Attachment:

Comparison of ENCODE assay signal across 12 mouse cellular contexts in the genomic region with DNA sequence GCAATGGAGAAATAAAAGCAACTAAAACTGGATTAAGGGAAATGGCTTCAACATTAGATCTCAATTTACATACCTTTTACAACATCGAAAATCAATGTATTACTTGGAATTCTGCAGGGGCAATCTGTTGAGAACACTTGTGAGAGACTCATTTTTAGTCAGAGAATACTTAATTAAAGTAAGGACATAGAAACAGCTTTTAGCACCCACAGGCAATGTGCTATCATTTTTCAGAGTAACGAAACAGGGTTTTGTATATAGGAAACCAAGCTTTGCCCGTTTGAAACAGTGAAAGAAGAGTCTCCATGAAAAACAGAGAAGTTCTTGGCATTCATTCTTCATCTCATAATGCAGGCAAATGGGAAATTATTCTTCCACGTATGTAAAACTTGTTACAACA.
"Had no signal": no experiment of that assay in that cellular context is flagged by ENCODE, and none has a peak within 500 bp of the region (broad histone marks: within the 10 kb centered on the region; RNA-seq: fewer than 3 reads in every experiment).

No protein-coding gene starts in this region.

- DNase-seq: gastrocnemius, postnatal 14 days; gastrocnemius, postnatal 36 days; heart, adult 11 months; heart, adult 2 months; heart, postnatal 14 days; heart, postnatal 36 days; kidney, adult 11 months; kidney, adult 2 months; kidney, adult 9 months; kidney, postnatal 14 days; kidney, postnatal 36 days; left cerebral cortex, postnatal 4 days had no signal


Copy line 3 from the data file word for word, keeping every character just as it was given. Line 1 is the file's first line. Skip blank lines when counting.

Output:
No protein-coding gene starts in this region.